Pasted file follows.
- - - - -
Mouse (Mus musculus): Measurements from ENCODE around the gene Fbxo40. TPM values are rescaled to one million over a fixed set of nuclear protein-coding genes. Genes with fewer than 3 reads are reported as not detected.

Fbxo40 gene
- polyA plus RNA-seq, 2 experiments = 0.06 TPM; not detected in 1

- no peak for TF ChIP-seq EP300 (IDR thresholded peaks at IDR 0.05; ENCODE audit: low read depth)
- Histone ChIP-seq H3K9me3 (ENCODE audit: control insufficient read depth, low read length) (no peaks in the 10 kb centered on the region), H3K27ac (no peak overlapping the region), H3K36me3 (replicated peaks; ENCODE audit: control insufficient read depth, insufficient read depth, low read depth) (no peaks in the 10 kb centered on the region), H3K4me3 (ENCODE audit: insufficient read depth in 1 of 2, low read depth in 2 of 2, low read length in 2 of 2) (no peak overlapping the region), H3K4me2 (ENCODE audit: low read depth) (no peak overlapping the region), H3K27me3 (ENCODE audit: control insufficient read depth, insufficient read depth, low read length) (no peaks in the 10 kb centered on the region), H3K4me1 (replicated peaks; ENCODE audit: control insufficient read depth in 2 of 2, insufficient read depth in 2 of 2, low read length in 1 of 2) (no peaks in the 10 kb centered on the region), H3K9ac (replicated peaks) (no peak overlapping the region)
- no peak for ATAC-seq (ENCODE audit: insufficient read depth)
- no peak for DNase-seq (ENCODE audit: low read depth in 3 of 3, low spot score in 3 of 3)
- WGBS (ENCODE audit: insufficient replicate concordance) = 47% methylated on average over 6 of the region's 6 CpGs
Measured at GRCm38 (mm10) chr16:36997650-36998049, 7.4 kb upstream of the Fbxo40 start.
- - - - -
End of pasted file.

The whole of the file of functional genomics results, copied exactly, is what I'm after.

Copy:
Mouse (Mus musculus): Measurements from ENCODE around the gene Fbxo40. TPM values are rescaled to one million over a fixed set of nuclear protein-coding genes. Genes with fewer than 3 reads are reported as not detected.

Fbxo40 gene
- polyA plus RNA-seq, 2 experiments = 0.06 TPM; not detected in 1

- no peak for TF ChIP-seq EP300 (IDR thresholded peaks at IDR 0.05; ENCODE audit: low read depth)
- Histone ChIP-seq H3K9me3 (ENCODE audit: control insufficient read depth, low read length) (no peaks in the 10 kb centered on the region), H3K27ac (no peak overlapping the region), H3K36me3 (replicated peaks; ENCODE audit: control insufficient read depth, insufficient read depth, low read depth) (no peaks in the 10 kb centered on the region), H3K4me3 (ENCODE audit: insufficient read depth in 1 of 2, low read depth in 2 of 2, low read length in 2 of 2) (no peak overlapping the region), H3K4me2 (ENCODE audit: low read depth) (no peak overlapping the region), H3K27me3 (ENCODE audit: control insufficient read depth, insufficient read depth, low read length) (no peaks in the 10 kb centered on the region), H3K4me1 (replicated peaks; ENCODE audit: control insufficient read depth in 2 of 2, insufficient read depth in 2 of 2, low read length in 1 of 2) (no peaks in the 10 kb centered on the region), H3K9ac (replicated peaks) (no peak overlapping the region)
- no peak for ATAC-seq (ENCODE audit: insufficient read depth)
- no peak for DNase-seq (ENCODE audit: low read depth in 3 of 3, low spot score in 3 of 3)
- WGBS (ENCODE audit: insufficient replicate concordance) = 47% methylated on average over 6 of the region's 6 CpGs
Measured at GRCm38 (mm10) chr16:36997650-36998049, 7.4 kb upstream of the Fbxo40 start.